What is it about yoga gurus and sex scandals? The two seem to go together like down dog and sun salutations, with at least 10 of note rocking the often cultish world of yoga devotees over the past few decades.
Among the most egregious and upsetting examples remains that of Bikram Choudhury, 70, the guru and founder of Bikram yoga, who, since 2013, has been charged with sexual harassment, assault, and rape by six former students. Earlier this year, he was ordered to pay more than $6 million to a former adviser over a sexual harassment and termination case. While the father of “hot yoga” doesn’t frequently grant media interviews, he did sit down with Andrea Kremer of HBO’s Real Sports With Bryant Gumbel in India recently, and what came out of his mouth almost — almost — made Donald Trump seem tame.
(It’s a comparison that did not go unnoticed by Gumbel, who introduced the Choudhury segment as one that “echoes events unfolding in our presidential race: a wealthy celebrity with an out-of-control ego, accustomed to having his followers fawn over him, stands accused of using his power to coerce, bully and force women to engage in unwanted sexual conduct.”)
For the segment, interviewer Andrea Kremer traveled to the outskirts of Mumbai to see Choudhury on one of his grueling, self-led, nine-week teacher trainings, which draw masochistic adherents from all over the world, who pay upward of $12,000 for the privilege.
We see those folks taking hellish classes with their guru in rooms of 105-degree heat, sitting in smaller rooms for lectures by the bikini-wearing leader, and being yelled at and insulted by him (“You look like you’re pregnant!” “Stop eating!”). Kremer asks him about his tough style, to which he admits, “I try to kill them. They don’t die. I own — I torture them. … I love it.”
She also asks if he has any regrets about anything he’s said to people. “Of course not,” he responds. “Why should I? I have to yell, scream, shout, ‘You fat ass. What the fuck’s wrong with you? What’s wrong with you? You don’t listen to me. You dumb — you dumb fuck.’ Because she doesn’t listen.”
Kremer also speaks with three of Choudhury’s rape and sexual assault accusers, including Jill Lawler, who was 18 when she took all of her college savings and spent it on a Bikram yoga training with its creator. “He knew that he was in a position of power, and he manipulated me and took advantage of it,” she tells Kremer, explaining how the boot camp would use torture-like techniques of sleep deprivation (sometimes induced with forced Bollywood-movie watching). “You kind of lose your mind, you know?”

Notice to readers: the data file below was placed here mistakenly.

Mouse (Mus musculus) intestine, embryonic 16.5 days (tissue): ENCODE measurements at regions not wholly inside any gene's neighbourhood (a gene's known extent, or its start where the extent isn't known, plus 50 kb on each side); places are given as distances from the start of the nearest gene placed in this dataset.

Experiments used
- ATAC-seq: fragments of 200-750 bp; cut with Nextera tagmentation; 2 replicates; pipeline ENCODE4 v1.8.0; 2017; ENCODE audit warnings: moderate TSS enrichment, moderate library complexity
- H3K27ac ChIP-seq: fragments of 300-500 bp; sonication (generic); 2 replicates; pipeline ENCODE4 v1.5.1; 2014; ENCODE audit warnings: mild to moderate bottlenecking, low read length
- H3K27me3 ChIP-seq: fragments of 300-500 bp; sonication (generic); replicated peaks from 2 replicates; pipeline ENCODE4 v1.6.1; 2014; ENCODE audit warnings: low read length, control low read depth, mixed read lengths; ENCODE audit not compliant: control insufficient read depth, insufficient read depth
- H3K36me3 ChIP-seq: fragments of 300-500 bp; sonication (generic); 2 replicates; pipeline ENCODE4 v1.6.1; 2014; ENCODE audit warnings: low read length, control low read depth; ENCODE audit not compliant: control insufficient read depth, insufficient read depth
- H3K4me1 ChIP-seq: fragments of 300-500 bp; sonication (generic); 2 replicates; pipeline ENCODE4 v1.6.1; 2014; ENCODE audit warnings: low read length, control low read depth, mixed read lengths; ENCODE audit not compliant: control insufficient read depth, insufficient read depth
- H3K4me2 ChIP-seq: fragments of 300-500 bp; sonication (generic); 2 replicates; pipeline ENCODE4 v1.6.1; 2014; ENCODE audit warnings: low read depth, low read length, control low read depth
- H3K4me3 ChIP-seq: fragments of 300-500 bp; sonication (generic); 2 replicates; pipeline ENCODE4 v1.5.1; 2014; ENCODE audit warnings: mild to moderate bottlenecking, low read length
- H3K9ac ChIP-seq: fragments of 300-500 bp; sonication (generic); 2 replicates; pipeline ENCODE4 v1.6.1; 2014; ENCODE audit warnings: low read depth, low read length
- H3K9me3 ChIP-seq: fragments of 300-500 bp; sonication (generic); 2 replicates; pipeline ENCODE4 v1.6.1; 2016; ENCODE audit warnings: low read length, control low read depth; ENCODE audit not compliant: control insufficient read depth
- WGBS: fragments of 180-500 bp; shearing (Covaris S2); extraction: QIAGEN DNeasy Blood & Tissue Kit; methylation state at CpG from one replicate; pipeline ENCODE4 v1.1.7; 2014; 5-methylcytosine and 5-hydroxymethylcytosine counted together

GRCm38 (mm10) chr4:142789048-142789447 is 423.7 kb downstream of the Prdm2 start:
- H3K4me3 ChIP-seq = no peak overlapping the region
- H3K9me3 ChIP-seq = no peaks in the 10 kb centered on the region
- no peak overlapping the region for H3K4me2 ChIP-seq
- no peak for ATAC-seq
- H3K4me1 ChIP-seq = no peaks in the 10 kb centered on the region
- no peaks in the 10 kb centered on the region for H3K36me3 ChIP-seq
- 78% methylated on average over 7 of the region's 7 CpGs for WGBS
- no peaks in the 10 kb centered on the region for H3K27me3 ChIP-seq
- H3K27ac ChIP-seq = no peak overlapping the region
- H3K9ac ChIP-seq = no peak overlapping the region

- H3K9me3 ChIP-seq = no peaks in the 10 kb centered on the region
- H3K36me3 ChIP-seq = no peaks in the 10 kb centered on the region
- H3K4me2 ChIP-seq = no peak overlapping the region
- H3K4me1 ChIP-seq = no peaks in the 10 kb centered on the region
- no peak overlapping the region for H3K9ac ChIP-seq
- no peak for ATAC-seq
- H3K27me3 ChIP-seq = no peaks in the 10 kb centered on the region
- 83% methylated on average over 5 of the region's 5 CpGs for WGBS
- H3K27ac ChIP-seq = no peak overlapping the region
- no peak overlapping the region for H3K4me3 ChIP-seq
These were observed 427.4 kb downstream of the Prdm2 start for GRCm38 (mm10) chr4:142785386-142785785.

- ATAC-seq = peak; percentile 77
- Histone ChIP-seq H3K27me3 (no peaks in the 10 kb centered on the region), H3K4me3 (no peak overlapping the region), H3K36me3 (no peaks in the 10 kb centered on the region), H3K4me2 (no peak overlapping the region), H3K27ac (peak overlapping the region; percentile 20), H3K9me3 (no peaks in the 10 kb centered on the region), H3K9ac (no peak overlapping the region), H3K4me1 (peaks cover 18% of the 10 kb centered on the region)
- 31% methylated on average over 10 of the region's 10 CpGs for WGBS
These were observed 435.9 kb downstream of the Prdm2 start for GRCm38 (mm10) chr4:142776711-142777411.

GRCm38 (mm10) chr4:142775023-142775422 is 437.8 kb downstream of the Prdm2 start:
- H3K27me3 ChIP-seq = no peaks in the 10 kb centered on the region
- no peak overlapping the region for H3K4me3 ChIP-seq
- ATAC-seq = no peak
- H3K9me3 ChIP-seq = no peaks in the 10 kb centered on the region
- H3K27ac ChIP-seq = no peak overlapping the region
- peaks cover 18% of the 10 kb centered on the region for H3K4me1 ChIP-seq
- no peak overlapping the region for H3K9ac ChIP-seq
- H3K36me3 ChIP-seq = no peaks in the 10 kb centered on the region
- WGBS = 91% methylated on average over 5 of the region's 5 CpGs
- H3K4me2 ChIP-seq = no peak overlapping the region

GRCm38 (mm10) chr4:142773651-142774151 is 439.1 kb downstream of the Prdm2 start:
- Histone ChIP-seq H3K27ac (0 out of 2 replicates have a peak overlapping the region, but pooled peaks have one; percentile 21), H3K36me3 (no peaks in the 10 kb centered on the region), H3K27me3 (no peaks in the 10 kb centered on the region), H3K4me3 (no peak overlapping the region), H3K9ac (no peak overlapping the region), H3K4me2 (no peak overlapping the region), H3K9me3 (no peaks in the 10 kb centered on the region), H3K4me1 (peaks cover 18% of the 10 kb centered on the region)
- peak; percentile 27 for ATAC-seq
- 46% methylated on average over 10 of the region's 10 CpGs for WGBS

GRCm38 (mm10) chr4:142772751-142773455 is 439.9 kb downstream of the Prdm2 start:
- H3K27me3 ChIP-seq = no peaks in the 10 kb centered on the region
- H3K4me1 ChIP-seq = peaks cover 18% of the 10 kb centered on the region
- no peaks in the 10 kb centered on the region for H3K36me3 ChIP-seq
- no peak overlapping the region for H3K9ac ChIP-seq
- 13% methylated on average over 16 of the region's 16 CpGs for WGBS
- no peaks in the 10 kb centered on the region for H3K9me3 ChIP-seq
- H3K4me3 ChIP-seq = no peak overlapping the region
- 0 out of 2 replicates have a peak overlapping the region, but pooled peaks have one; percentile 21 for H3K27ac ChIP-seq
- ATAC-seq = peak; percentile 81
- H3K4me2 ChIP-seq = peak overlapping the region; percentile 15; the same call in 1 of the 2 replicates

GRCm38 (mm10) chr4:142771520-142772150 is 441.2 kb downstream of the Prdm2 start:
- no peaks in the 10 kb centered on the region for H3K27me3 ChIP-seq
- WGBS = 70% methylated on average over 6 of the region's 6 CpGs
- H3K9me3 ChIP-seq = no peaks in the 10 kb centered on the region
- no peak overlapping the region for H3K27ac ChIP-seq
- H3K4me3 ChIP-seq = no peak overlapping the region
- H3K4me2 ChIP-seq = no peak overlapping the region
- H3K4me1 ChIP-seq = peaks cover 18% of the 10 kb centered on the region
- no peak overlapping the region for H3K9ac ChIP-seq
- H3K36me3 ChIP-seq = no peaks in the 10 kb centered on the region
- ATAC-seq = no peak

Lawler recounts how she was eventually plucked from the crowd and summoned to Choudhury’s hotel room, where she says she was raped for the first of many times. On some level, she explains, “I felt like I owed him,” and “Like, he was my guru. He was — I can’t even explain. Like, I really, really loved him. You know? I really, really did.”
Another accuser, Sarah Baughn, who was the first to file a lawsuit against Choudhury, says that she tried several times to kill herself after his attempted rape; a third, Maggie Genthner, says that, while she was being raped, Choudhury called her “an idiot — over and over again.”
Choudhury offered horrifying responses to Kremer’s line of questioning regarding the three women. “Lie, lie, and lie,” he says, before a sickening exchange in which he says he has no reason to sexually assault anyone. “If I need women, I can make a line — the most beautiful, famous, rich women in the world. If I have to sleep with women, then I have to sleep, you know, 5,000 girls every day.”
A clearly astounded Kremer asks, “Five thousand women a day want to sleep with you?”
He answers her in the affirmative, adding that four different women killed themselves because he would not have sex with them. “Why I have to harass women?” he asks. “People spend $1 million for one drop of my sperm. I can make million dollars a day every drop. You are that idiot or dumb to believe those trash?”
Kremer asks if the women are “the trash,” to which Choudhury concurs, adding, “I pick them from trash and give them life,” going on to call Baughn a “psychopath.”
Choudhury then leaves the interview abruptly, and when Kremer eventually asks if they can continue, turns his insults on her, yelling down to her from a balcony in the building where the interview has taken place. “You think you know yourself? No, you don’t. You are the same trash,” he tells Kremer. “You’re born in the s***. You live in the s***. You die in the s***. I don’t want to discuss this s*** anymore, because you guys are nothing but piece-of-s*** psychopath.”
Back in the HBO studio, Gumbel admits he’s tried Bikram yoga and liked it, and asks Kremer if she believes it’s morally OK to continue after seeing Choudhury in action.
She calls it a personal decision, asking, “Can you live with knowing that he’s the founder of this brand of yoga and still do it?”
“In a word,” Gumbel tells her, “no.”